Evolutionary software to be released free of charge

Sep 18, 2006

New software developed by researchers at the University of Illinois at Urbana-Champaign allows scientists to more effectively analyze and compare both sequence and structure data from a growing library of proteins and nucleic acids.

"MultiSeq (pronounced Multi-seek) allows you to bring in both structure and sequences without structure, and use the complementary information contained within them to investigate changes in the system," said Zaida Luthey-Schulten, a professor of chemistry and a researcher at the Beckman Institute for Advanced Science and Technology at the U. of I. "By placing bioinformatics in the context of evolution, we can also perform comparative dynamics studies of proteins from different domains of life."

Currently, more than 3 million sequences and 35 thousand structures of proteins and nucleic acids are available for study. By providing an environment for the evolutionary analysis of this data, the software can help scientists gain valuable insight into basic scientific questions, such as the origin of life, as well as questions of a more practical nature, such as the development of resistance to ribosome targeting antibiotics.

Developed by Luthey-Schulten and graduate students Elijah Roberts, John Eargle and Dan Wright, MultiSeq is a major extension of the Multiple Alignment tool that is provided as part of VMD (Visual Molecular Dynamics), a program for visualizing and analyzing molecular dynamics simulations. Developed at the U. of I. and distributed free of charge, VMD is designed to efficiently handle large three-dimensional systems containing more than a million atoms. MultiSeq extends VMD's capabilities by incorporating the more diverse evolutionary data available in sequences into the analysis process.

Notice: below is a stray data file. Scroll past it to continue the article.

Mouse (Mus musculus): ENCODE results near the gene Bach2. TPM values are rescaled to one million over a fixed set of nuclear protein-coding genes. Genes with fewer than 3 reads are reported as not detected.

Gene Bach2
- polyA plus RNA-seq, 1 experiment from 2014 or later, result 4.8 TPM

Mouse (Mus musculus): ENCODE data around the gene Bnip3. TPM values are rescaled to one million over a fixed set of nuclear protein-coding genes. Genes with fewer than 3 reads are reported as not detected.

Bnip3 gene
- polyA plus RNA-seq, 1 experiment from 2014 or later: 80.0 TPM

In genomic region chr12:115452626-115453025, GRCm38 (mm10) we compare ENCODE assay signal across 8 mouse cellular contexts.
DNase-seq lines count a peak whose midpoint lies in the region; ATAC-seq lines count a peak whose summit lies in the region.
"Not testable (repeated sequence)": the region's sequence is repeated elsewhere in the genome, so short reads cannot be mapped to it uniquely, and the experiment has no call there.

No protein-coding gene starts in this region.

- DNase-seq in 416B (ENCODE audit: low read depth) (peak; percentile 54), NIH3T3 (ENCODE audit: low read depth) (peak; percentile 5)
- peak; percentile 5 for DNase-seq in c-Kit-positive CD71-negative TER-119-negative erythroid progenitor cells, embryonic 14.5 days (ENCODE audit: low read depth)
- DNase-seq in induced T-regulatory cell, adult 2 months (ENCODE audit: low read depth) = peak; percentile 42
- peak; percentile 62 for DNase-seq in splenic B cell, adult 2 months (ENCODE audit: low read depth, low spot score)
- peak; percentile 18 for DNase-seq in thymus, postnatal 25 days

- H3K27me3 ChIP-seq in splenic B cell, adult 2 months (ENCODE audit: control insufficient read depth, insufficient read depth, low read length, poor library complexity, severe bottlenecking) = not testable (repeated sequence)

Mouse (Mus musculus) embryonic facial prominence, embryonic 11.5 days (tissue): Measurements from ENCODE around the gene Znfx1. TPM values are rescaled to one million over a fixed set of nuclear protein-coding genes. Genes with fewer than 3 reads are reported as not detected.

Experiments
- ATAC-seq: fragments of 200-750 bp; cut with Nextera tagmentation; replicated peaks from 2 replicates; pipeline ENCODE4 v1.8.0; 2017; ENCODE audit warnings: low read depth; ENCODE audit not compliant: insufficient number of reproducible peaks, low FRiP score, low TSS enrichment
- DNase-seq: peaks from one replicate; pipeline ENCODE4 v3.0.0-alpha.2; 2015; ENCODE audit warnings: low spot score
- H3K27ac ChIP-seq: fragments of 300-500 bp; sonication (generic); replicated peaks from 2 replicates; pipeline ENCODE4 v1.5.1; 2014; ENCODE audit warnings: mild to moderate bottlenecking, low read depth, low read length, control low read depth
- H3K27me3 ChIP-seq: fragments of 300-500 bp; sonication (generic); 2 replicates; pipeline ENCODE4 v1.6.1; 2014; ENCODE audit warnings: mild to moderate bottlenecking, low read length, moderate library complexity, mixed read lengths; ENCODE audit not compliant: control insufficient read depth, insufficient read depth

For example, the computational tools in MultiSeq may help scientists understand the evolution of ribosomes, the basic machinery of translation. Translation is a key component of all life, and the components of this cellular machinery are the biomolecules with the most linear line of descent.

"If we want to try and understand how translation has changed among the three domains of life, we have to at least be able to overlap and compare three ribosomes," Luthey-Schulten said. "Last year, we could not compare two ribosomes. Now, using MultiSeq, we can compare more than 20 ribosomes."

MultiSeq combines both sequence and structure data within an evolutionary framework using information science to organize and search the data, information visualization to assist in recognizing correlations, mathematics to formulate statistical inferences, and biology to analyze chemical and physical properties in terms of sequence and structure changes.

The researchers developed MultiSeq in collaboration with the Theoretical and Computational Biophysics group at the Beckman Institute, and with the NIH (National Institutes of Health) Resource for Macromolecular Modeling and Bioinformatics. They describe the software in a paper accepted for publication in the journal BMC Bioinformatics, and featured on the journal's Web site. The software is being used in classrooms this fall as a teaching tool for computational chemical biology.

"We believe the complexity present in biology can not be fully understood without using evolution as an underlying framework," the researchers write. "This approach can speed up research by revealing unproductive tasks in advance or by exposing new paths through the introduction of distant but related data."

For details on how to download and use the software, visit the MultiSeq website at: www.scs.uiuc.edu/~schulten/multiseq/

Source: University of Illinois at Urbana-Champaign

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